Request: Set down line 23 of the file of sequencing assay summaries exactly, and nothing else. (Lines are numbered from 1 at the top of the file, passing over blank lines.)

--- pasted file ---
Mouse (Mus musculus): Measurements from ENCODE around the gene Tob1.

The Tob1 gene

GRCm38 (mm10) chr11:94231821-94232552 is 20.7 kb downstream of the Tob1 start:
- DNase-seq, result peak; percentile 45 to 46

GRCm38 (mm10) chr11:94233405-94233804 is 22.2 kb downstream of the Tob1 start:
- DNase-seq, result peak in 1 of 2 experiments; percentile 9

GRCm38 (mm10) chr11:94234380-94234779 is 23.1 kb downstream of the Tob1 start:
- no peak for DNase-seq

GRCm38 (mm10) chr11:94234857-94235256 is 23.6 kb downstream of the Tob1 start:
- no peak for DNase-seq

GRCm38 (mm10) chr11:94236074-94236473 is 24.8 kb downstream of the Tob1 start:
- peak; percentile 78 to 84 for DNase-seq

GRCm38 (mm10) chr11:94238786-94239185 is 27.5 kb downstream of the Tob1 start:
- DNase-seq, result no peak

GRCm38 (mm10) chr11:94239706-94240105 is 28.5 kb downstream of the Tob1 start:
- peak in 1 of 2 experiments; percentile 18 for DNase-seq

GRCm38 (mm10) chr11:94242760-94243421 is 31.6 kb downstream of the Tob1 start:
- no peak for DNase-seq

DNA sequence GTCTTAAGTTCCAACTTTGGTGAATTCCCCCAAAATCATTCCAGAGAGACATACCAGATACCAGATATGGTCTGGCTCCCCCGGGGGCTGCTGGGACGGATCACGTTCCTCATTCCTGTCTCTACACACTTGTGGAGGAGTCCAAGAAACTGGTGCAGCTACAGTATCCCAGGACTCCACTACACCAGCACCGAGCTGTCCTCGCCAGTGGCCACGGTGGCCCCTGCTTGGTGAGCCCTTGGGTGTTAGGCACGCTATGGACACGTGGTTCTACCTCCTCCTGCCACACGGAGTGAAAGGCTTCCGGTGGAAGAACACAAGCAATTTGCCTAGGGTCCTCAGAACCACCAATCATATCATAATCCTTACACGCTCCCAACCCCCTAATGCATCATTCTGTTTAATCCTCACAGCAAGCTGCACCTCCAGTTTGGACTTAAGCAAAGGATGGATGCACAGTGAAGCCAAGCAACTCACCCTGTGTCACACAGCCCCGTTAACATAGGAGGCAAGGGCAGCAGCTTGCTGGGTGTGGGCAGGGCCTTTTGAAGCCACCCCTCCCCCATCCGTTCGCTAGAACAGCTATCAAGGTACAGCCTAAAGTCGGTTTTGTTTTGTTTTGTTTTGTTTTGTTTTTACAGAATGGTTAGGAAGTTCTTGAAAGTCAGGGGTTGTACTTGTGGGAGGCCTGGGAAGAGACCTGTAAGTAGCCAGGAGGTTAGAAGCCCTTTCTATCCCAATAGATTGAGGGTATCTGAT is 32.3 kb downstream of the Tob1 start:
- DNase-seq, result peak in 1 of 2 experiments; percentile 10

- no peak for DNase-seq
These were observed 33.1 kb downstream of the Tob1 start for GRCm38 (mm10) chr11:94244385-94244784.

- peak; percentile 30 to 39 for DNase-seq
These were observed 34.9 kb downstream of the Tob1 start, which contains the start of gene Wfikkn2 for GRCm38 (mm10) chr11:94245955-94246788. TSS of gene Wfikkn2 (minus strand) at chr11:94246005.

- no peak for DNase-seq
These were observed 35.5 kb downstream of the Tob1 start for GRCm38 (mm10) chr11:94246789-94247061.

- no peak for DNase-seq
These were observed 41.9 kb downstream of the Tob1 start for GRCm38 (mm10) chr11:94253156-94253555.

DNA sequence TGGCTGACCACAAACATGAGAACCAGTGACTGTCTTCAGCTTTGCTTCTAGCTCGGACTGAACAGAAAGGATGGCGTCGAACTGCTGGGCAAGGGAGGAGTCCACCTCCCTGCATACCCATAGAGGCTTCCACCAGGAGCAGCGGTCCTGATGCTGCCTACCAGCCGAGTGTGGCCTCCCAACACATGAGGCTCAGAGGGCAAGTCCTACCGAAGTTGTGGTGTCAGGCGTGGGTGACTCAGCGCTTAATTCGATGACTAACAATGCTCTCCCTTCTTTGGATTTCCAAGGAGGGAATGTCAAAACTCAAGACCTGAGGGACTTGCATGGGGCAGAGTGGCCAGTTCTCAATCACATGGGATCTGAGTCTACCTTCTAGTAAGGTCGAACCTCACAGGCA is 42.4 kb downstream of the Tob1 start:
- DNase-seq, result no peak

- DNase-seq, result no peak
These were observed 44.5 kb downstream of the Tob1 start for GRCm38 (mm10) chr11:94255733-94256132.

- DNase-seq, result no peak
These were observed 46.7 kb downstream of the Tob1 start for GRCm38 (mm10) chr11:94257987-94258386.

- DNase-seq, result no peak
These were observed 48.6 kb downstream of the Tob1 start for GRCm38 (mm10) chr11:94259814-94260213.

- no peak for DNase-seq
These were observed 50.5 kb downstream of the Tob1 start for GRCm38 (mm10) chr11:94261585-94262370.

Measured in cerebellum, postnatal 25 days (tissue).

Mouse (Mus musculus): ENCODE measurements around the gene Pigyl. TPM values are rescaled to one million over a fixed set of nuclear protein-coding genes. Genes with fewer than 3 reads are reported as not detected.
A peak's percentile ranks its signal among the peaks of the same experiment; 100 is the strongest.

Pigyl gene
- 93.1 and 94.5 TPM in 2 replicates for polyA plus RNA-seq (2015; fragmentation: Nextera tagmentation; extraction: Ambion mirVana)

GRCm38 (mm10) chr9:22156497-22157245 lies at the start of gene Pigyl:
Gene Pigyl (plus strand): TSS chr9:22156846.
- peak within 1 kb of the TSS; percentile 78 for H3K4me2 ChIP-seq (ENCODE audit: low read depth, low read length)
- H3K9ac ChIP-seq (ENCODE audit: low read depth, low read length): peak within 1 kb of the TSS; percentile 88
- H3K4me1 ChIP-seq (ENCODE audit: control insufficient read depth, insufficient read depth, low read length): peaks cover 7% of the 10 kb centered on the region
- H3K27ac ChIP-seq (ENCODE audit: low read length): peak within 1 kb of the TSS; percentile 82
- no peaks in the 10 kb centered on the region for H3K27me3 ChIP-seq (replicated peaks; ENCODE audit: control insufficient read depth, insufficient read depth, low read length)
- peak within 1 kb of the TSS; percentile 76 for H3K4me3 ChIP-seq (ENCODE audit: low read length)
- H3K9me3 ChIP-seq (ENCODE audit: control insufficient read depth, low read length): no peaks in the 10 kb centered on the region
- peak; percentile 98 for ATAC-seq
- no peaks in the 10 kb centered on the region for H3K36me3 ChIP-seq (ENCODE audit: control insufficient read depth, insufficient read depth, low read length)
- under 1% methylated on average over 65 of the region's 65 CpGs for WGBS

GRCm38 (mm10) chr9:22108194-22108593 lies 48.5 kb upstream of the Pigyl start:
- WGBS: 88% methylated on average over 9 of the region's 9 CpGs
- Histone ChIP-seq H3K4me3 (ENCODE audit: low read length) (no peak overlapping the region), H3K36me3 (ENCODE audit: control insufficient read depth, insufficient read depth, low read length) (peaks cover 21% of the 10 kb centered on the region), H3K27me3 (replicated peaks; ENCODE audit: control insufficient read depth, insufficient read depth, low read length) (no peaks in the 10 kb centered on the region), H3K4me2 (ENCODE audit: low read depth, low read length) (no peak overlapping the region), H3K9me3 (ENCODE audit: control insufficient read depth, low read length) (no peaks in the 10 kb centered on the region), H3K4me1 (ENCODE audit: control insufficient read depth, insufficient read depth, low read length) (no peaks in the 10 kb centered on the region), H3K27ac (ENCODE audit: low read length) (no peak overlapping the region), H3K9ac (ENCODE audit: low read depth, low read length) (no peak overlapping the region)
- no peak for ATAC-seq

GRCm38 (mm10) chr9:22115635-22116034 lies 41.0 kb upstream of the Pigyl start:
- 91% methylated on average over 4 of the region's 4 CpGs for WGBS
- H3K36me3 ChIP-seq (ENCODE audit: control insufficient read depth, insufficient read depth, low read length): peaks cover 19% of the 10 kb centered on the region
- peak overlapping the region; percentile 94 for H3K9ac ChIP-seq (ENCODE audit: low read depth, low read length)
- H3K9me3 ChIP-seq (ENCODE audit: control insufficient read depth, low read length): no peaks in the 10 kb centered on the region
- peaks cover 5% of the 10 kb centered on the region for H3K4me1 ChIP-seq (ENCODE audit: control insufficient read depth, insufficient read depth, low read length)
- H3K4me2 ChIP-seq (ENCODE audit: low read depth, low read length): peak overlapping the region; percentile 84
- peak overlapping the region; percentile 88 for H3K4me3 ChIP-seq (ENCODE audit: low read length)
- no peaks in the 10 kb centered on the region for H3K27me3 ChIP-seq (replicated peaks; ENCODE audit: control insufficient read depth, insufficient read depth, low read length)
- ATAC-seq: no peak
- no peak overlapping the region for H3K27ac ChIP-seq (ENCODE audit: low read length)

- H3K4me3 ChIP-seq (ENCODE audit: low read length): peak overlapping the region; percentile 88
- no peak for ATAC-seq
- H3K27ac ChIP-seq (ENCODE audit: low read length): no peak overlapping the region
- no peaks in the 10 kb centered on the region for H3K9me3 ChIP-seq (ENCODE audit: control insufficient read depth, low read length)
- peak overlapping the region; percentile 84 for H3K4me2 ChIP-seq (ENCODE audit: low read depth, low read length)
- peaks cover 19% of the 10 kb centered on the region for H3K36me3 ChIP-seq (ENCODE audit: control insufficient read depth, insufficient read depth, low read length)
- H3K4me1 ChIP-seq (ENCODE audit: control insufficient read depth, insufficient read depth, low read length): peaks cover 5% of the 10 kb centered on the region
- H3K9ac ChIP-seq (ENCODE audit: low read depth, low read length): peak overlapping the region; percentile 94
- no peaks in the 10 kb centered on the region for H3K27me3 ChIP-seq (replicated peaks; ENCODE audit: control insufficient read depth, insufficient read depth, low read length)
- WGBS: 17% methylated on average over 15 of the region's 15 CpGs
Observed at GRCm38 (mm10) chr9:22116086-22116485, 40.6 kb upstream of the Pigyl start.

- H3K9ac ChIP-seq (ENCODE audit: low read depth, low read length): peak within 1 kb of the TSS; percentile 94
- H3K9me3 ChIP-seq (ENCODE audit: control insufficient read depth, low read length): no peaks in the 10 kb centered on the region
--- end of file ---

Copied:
- peak; percentile 30 to 39 for DNase-seq